United States District Court, C.D. California
STACY L. FIELDS, Plaintiff,
NANCY A. BERRYHILL, Acting Commissioner of Social Security, Defendant.
MEMORANDUM DECISION AND ORDER AFFIRMING
ROSENBLUTH U.S. Magistrate Judge
was born in 1968. (Administrative Record (“AR”)
36.) She completed 12th grade and two semesters of college.
(Id.) She worked as a financial-services
representative and a peer facilitator. (AR 37-38.)
August 9, 2012, Plaintiff applied for DIB, alleging that she
had been unable to work since March 2, 2009,  because of
bipolar disorder, “[r]espitory [sic]/[o]xygen
complication, ” arthritis, depression, anxiety, spinal
stenosis, lower-back and pelvic-bone pain, asthma, and
persistent and uncontrollable bladder leakage. (AR 78-79.)
After her application was denied initially and on
reconsideration, she requested a hearing before an
Administrative Law Judge. (AR 113, 120, 126.) A hearing was
held on July 11, 2014, at which Plaintiff, who was
represented by counsel, testified, as did a vocational
expert. (See AR 29-77.) In a written decision issued
August 25, 2014, the ALJ found Plaintiff not disabled. (AR
6-24.) On September 10, 2014, Plaintiff sought Appeals
Council review (AR 5), which was denied on December 18, 2015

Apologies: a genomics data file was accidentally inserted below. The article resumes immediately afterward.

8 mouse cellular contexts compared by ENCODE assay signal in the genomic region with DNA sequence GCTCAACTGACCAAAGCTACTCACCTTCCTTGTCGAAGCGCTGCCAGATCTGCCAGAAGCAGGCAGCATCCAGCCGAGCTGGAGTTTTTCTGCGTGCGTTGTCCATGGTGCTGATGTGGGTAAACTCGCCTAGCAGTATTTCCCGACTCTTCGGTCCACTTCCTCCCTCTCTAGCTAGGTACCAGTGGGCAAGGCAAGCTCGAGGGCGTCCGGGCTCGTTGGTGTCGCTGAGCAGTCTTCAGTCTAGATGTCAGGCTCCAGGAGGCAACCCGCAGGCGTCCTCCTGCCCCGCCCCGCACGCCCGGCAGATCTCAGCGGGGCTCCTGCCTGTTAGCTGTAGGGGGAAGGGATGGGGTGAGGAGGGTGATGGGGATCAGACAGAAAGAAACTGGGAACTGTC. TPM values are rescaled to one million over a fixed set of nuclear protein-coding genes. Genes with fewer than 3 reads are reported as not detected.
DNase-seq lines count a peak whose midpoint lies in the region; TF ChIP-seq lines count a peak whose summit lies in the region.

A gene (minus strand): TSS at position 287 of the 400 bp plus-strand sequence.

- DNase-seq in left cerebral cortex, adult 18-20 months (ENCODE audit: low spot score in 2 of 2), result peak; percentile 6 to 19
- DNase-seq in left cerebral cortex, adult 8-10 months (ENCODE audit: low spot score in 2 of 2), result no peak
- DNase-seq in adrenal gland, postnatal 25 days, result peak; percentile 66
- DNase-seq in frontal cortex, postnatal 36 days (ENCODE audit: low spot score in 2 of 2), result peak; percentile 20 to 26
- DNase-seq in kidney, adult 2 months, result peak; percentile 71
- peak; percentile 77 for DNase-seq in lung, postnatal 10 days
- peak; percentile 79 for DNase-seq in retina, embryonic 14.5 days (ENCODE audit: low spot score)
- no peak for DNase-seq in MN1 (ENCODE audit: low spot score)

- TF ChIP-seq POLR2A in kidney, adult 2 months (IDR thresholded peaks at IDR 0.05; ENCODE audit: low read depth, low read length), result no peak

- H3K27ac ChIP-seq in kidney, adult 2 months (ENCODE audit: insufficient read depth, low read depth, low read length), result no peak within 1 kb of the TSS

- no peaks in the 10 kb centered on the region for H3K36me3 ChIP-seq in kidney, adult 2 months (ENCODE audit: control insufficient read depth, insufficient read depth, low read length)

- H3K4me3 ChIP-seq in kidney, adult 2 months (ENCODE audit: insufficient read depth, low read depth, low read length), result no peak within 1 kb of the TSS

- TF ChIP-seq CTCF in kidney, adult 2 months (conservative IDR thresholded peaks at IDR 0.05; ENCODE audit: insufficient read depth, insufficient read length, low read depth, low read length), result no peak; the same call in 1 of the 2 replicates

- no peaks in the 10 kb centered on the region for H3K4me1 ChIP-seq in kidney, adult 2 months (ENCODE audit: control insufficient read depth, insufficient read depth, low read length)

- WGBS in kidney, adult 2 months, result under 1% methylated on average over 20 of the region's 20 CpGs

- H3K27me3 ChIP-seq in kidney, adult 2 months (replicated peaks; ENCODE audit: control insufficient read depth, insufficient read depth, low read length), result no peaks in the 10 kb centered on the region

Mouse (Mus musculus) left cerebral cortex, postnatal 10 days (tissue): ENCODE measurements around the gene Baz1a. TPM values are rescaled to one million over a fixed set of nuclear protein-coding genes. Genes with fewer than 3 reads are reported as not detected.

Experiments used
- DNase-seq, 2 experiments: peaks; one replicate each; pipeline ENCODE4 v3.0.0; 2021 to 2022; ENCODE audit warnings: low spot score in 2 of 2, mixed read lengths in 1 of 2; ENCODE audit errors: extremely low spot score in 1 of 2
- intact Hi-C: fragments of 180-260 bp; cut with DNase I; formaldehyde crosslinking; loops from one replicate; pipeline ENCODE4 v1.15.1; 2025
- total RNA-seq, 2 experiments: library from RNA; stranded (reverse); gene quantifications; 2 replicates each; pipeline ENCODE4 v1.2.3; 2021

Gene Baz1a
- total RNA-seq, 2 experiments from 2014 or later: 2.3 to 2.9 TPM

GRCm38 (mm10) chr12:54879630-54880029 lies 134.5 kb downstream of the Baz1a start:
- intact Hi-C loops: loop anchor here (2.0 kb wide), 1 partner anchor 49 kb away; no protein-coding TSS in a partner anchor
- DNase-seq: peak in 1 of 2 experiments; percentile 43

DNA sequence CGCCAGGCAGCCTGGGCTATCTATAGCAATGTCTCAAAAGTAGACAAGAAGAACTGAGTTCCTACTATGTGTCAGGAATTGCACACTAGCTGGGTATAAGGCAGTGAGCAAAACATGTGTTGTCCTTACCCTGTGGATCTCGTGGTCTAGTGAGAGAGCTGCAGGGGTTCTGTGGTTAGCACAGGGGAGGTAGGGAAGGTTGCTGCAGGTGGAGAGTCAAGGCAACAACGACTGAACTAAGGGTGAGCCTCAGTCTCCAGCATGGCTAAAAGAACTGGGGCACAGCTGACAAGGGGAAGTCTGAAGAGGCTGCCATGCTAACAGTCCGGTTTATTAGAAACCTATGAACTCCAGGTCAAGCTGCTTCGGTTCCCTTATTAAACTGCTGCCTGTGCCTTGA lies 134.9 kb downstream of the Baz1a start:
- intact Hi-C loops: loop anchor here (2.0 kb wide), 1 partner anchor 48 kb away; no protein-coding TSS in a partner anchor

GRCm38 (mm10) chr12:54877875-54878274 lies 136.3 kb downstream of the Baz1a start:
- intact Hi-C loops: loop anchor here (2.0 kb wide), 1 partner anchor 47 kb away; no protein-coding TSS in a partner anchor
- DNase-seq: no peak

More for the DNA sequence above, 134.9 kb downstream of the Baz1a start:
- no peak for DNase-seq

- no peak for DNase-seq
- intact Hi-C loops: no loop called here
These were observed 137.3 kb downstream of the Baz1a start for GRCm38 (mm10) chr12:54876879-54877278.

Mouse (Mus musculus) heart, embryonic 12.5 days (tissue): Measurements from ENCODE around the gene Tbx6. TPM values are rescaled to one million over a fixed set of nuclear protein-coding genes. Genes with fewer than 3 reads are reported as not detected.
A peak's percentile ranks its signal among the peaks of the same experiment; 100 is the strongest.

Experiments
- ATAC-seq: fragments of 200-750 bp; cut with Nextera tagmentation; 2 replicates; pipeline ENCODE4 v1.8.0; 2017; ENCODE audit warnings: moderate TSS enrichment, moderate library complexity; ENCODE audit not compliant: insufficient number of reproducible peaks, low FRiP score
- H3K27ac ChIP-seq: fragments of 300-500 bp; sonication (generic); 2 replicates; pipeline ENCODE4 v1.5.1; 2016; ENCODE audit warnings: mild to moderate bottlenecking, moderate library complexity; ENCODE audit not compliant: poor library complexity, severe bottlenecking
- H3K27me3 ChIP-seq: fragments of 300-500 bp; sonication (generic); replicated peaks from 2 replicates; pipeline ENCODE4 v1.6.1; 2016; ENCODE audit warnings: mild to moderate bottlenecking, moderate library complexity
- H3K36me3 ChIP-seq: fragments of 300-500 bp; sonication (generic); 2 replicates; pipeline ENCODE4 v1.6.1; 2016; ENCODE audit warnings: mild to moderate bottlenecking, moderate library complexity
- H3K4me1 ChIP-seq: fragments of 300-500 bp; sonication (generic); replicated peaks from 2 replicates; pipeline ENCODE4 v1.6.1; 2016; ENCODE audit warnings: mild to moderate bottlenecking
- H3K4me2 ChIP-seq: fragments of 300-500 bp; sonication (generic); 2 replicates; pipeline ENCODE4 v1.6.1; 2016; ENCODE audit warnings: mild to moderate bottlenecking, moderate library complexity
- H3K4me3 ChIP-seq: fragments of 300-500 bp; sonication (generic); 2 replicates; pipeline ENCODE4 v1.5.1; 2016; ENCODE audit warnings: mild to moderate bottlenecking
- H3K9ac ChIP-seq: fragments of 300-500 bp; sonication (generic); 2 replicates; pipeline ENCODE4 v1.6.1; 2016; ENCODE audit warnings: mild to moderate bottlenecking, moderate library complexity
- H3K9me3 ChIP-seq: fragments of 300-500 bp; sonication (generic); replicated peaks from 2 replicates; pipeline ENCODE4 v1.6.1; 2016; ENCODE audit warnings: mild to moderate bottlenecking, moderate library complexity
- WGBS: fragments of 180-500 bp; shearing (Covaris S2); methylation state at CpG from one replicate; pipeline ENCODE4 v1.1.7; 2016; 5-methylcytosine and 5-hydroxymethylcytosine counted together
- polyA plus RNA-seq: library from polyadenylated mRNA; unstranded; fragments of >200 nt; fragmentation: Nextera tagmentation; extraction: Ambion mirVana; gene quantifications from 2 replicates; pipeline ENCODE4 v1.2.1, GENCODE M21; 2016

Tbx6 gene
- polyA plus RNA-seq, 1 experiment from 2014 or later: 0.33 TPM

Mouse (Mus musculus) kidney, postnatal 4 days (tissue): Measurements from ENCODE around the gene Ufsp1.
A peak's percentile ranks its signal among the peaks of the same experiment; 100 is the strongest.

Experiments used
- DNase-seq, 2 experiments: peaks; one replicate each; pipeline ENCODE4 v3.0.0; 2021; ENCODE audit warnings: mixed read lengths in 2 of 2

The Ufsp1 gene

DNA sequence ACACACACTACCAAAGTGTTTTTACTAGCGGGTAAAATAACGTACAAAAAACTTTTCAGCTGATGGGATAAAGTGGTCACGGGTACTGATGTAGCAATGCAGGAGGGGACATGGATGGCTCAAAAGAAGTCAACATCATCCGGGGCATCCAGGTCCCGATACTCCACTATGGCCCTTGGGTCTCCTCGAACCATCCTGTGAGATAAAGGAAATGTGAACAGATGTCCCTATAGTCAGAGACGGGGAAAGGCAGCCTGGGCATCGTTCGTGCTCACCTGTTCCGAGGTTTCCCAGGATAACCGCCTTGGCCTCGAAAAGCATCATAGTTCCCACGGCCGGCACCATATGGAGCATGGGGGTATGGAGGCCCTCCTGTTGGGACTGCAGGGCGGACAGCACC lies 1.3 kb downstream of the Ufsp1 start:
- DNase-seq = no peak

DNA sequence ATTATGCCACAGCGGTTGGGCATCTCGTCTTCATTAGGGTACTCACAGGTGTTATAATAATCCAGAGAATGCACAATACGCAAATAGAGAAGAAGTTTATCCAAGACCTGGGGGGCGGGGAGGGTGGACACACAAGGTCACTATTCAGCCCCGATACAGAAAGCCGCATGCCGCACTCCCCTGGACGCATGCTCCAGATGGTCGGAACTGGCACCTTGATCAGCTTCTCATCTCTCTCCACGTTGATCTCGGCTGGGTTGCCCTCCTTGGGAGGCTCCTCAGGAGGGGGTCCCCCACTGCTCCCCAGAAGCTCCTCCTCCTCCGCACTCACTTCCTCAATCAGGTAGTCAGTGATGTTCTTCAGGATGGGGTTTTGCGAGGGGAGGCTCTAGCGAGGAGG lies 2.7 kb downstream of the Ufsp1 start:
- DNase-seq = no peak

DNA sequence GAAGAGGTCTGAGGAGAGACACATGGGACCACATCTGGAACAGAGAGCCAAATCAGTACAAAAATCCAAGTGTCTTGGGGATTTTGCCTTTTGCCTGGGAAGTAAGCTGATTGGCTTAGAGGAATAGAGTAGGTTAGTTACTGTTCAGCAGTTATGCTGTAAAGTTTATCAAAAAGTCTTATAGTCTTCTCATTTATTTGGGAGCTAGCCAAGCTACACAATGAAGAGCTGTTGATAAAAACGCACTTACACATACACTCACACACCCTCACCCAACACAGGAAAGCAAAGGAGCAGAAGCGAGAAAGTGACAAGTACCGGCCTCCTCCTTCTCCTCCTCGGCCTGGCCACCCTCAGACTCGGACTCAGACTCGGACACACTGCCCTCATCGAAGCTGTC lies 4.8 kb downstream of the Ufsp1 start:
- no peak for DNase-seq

(AR 1-3). This action followed.
STANDARD OF REVIEW
42 U.S.C. § 405(g), a district court may review the
Commissioner's decision to deny benefits. The ALJ's
findings and decision should be upheld if they are free of
legal error and supported by substantial evidence based on
the record as a whole. See id.; Richardson v.
Perales, 402 U.S. 389, 401 (1971); Parra v.
Astrue, 481 F.3d 742, 746 (9th Cir. 2007). Substantial
evidence means such evidence as a reasonable person might
accept as adequate to support a conclusion.
Richardson, 402 U.S. at 401; Lingenfelter v.
Astrue, 504 F.3d 1028, 1035 (9th Cir. 2007). It is more
than a scintilla but less than a preponderance.
Lingenfelter, 504 F.3d at 1035 (citing Robbins
v. Soc. Sec. Admin., 466 F.3d 880, 882 (9th Cir. 2006)).
To determine whether substantial evidence supports a finding,
the reviewing court “must review the administrative
record as a whole, weighing both the evidence that supports
and the evidence that detracts from the Commissioner's
conclusion.” Reddick v. Chater, 157 F.3d 715,
720 (9th Cir. 1996). “If the evidence can reasonably
support either affirming or reversing, ” the reviewing
court “may not substitute its judgment” for the
Commissioner's. Id. at 720-21.
THE EVALUATION OF DISABILITY
are “disabled” for purposes of receiving Social
Security benefits if they are unable to engage in any
substantial gainful activity owing to a physical or mental
impairment that is expected to result in death or has lasted,
or is expected to last, for a continuous period of at least
12 months. 42 U.S.C. § 423(d)(1)(A); Drouin v.
Sullivan, 966 F.2d 1255, 1257 (9th Cir. 1992).
The Five-Step Evaluation Process
follows a five-step evaluation process to assess whether a
claimant is disabled. 20 C.F.R. § 404.1520(a)(4);
Lester v. Chater, 81 F.3d 821, 828 n.5 (9th Cir.
1995) (as amended Apr. 9, 1996). In the first step, the
Commissioner must determine whether the claimant is currently
engaged in substantial gainful activity; if so, the claimant
is not disabled and the claim must be denied. §
claimant is not engaged in substantial gainful activity, the
second step requires the Commissioner to determine whether